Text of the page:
Have you had enough to eat yet? Let's take our Bloody Mary's from Coop's in the cab with us, after the boudin sausage and jambalaya breakfast in the courtyard at Napoleon House; but not before our walk from Anderson's place in the Treme into the Quarter, before our actual lunch, a crawfish boil from Big Fisherman on Magazine Street, consumed at a nearby outdoor bar front picnic table with Anderson and Kate, washed down with Abida Amber and bonhomie and capped by a desecrated crawfish photo op. You suck the heads and pinch the tails, donchaknow, and you can take that beer to go with you too, if you want, which you do. Where do we go next? Who wants a nice cup of coffee? We could really go for a nice cup of coffee…
A really nice cup of coffee…just down the street, at Velvet.
Velvet, open just a few short months, is already making a name for itself as the premier high-end destination for specialty coffee in the entire city of New Orleans. Behind a beautiful, chest-high oak bar, there sits, almost shocking in its unassuming presence, a gear cache to make even the most hardened nerd blink: La Marzocco GS3, Nuova Simonelli Appia, three Hario siphons, counter service run on an iPad, a V60 pour over bar, and a rotating selection of delightful coffees. In short, all the trimmings; exactly the gear, the groove, and the grindage you'd want to see in the best cafes anywhere in the world. Except this is New Orleans, where this kind of coffee beverage experience is just now beginning to peek through the bayou pines and into the sunshine.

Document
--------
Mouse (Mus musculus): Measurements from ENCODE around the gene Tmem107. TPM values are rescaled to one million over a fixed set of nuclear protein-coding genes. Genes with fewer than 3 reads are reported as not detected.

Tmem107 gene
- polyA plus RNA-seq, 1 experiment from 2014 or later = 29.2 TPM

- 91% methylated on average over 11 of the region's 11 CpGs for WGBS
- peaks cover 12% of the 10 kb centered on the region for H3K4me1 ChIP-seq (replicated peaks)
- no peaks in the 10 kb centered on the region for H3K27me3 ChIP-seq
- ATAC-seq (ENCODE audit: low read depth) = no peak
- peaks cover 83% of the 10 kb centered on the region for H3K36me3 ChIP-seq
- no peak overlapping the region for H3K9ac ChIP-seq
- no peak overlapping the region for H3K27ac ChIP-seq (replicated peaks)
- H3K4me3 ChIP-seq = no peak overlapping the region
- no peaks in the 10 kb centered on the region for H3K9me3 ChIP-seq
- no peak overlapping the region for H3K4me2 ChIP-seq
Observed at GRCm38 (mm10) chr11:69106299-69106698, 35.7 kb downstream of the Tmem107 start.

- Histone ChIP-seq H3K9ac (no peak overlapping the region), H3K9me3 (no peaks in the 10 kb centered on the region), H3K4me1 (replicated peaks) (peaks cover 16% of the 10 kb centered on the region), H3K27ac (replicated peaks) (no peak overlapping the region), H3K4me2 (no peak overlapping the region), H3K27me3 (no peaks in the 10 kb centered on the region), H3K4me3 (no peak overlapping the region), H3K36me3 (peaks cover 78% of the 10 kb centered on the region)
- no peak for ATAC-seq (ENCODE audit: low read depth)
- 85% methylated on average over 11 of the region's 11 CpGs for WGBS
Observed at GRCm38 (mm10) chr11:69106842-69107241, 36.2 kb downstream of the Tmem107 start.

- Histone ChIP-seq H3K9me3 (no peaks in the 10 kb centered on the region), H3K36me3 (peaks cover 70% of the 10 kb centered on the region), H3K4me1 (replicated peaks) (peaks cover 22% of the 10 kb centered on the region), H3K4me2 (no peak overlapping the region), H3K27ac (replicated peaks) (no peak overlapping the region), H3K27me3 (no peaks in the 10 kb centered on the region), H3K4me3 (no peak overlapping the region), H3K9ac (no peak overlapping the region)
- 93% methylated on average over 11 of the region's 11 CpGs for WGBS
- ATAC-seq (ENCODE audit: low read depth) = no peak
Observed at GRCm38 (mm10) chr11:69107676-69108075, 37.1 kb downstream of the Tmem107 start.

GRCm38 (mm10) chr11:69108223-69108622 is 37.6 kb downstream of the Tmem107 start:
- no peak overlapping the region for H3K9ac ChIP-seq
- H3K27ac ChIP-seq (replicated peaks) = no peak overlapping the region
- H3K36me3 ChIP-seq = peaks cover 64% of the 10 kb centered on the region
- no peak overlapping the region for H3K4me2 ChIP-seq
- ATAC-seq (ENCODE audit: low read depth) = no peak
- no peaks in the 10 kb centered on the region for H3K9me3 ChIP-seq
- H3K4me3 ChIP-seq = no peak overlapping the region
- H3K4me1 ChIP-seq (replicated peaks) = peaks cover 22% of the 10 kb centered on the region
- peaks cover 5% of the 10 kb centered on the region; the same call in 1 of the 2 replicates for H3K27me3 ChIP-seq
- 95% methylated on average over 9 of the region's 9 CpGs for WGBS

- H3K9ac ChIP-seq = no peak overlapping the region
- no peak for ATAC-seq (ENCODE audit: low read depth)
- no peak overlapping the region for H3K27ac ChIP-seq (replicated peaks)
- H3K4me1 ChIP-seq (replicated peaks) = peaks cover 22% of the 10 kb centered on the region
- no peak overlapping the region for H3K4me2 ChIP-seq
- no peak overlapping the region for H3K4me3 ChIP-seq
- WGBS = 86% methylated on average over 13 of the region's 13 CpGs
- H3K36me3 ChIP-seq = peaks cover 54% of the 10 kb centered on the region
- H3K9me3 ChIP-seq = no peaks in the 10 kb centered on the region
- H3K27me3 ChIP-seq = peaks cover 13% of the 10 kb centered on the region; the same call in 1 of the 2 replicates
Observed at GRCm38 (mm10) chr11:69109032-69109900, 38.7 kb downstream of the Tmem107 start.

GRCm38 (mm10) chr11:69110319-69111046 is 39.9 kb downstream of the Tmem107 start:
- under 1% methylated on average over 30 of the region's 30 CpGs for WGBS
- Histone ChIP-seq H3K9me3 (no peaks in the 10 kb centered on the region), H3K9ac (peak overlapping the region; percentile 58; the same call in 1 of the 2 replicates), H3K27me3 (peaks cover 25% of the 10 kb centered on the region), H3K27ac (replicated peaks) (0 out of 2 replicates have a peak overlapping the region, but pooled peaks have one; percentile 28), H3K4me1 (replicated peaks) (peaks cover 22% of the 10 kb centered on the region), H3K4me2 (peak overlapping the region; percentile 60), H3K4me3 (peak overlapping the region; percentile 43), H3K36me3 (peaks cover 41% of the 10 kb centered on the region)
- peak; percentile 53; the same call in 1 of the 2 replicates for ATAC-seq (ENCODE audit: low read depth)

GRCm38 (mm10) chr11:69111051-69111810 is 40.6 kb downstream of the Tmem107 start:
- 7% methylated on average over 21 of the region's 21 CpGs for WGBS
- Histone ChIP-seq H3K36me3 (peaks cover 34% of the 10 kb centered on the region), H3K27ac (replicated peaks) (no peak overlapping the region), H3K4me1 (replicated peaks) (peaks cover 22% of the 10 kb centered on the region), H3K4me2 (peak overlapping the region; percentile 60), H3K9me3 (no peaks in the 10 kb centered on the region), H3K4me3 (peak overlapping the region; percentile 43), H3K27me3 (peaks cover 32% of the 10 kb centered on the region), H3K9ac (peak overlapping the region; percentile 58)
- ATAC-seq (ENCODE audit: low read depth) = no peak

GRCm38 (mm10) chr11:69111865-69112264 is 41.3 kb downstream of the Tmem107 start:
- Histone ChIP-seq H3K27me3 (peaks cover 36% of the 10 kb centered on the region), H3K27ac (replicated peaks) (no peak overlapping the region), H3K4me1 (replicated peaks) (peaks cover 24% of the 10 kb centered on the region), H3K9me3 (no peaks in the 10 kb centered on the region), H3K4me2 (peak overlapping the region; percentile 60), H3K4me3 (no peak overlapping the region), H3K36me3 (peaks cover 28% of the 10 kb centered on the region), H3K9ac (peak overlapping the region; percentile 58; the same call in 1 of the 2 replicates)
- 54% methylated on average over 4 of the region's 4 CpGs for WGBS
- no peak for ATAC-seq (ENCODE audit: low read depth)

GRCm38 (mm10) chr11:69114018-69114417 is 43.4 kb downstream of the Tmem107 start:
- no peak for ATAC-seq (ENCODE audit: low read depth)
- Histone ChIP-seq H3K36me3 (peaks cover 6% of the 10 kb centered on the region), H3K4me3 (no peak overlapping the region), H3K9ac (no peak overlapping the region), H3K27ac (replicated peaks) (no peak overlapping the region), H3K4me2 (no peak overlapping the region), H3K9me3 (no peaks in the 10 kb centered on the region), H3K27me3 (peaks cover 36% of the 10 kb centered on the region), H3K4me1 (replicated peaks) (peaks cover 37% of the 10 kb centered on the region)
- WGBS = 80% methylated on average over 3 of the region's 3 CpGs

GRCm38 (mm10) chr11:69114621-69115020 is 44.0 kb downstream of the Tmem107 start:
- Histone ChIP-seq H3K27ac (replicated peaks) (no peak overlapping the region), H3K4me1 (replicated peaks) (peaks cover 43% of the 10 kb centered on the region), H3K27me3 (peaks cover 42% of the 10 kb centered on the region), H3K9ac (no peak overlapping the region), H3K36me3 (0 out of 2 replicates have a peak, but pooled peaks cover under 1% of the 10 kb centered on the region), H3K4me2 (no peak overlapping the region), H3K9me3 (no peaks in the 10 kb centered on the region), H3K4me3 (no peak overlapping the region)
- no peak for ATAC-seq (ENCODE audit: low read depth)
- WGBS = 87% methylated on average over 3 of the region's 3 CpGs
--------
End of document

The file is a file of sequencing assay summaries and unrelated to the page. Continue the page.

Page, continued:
Velvet currently serves up Stumptown and Intelligentsia, similar to Third Rail in Manhattan; they also feature guest roasters, and when we visited, they were serving the beautiful Kenya Kianjogu from Barismo. The Kianjogu was a competition roast, specially crafted by Barismo for use by Velvet's owner, Tamara Muro, at the USBC Brewers Cup.
Tamara has carved out a unique niche in the specialty coffee world. The woman is a bonafide Hollywood coffee visionary, responsible for putting the best coffees on earth into the hands of movie stars, film directors and crews for years before anyone outside of Hollywood had any clue what she was up to. We ran an interview with Tamara back in 2010, but little did we know that she would go on to own and operate one of the most remarkable, charming little high-end cafes anywhere in America. She's still got strong ties to the Los Angeles area, where her husband works as a noted Steadicam operator – and in some ways, that makes her Velvet project even more exciting.
While we were visiting, the barista, who Tamara has lovingly nicknamed “Elvis”, made us a delicious set of coffees from their V60 brew bar. While we were sharing the coffee, he told us about his work as a musician in the city. “I do experimental music that doesn't really fit in around town in New Orleans, but I kind of like that.” In a recent trip to PDX, he was shocked to discover how easily his music fit in instantly, to the point of being almost mundane. Elvis, like Tamara and Velvet, are faced with the challenge of doing something that's already well-established elsewhere, yet new and unique to the city of New Orleans. You won't find chicory coffee at Velvet, and that's okay. You won't find a neon green over-sized daiquiri to-go cup, either. You can find all that stuff down the street, at a different place. This is something new, and from the looks of today's crowd, people love it.
Tamara Muro has planted a flag in New Orleans, and under that banner there's an astonishing amount of room for growth. The city itself, beyond Velvet, is absolutely primed for a coffee revolution, begging for attention, aching for a different kind of coffee, and ripe for the picking.
There didn't used to be carefully curated multiple roaster cafe in the city of New Orleans. But now there is. It's at Velvet, on Magazine Street, a short cab or a pleasant bike ride from the Quarter, waiting to be discovered by the city and those who love it worldwide.
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